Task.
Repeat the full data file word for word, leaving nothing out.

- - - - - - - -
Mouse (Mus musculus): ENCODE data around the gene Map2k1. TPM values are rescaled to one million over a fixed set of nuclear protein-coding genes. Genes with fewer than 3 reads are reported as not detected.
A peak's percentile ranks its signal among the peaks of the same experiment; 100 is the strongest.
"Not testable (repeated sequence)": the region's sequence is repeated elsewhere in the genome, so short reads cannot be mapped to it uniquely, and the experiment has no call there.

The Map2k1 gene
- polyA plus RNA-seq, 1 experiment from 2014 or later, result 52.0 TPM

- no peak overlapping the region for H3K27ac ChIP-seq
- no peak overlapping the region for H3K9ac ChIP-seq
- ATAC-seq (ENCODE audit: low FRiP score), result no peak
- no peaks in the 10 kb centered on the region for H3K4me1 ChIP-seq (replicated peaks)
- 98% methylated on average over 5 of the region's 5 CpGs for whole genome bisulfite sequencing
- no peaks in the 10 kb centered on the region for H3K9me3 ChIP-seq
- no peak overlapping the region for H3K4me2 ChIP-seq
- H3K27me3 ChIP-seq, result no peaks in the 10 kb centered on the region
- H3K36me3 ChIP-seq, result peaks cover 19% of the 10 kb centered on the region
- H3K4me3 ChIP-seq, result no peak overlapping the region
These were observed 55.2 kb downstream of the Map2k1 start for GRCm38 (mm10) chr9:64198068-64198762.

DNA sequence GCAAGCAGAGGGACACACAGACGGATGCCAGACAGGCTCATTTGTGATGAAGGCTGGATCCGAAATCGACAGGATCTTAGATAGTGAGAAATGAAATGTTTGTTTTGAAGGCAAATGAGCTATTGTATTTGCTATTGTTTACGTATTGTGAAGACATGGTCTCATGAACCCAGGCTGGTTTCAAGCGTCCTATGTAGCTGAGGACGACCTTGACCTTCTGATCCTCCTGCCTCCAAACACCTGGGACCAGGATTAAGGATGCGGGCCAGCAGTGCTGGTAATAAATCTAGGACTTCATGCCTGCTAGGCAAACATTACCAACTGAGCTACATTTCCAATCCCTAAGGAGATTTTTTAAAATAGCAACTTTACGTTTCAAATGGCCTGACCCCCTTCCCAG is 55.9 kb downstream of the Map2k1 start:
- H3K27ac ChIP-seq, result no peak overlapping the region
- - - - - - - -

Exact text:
Mouse (Mus musculus): ENCODE data around the gene Map2k1. TPM values are rescaled to one million over a fixed set of nuclear protein-coding genes. Genes with fewer than 3 reads are reported as not detected.
A peak's percentile ranks its signal among the peaks of the same experiment; 100 is the strongest.
"Not testable (repeated sequence)": the region's sequence is repeated elsewhere in the genome, so short reads cannot be mapped to it uniquely, and the experiment has no call there.

The Map2k1 gene
- polyA plus RNA-seq, 1 experiment from 2014 or later, result 52.0 TPM

- no peak overlapping the region for H3K27ac ChIP-seq
- no peak overlapping the region for H3K9ac ChIP-seq
- ATAC-seq (ENCODE audit: low FRiP score), result no peak
- no peaks in the 10 kb centered on the region for H3K4me1 ChIP-seq (replicated peaks)
- 98% methylated on average over 5 of the region's 5 CpGs for whole genome bisulfite sequencing
- no peaks in the 10 kb centered on the region for H3K9me3 ChIP-seq
- no peak overlapping the region for H3K4me2 ChIP-seq
- H3K27me3 ChIP-seq, result no peaks in the 10 kb centered on the region
- H3K36me3 ChIP-seq, result peaks cover 19% of the 10 kb centered on the region
- H3K4me3 ChIP-seq, result no peak overlapping the region
These were observed 55.2 kb downstream of the Map2k1 start for GRCm38 (mm10) chr9:64198068-64198762.

DNA sequence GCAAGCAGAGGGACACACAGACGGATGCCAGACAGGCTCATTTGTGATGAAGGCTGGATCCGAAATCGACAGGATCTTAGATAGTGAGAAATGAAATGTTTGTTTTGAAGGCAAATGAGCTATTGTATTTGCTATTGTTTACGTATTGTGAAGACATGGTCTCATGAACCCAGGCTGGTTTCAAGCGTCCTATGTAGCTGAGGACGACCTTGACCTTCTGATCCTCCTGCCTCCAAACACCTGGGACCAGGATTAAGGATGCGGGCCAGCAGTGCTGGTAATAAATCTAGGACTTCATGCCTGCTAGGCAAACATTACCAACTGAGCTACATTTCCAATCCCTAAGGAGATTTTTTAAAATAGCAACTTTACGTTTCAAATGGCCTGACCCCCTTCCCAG is 55.9 kb downstream of the Map2k1 start:
- H3K27ac ChIP-seq, result no peak overlapping the region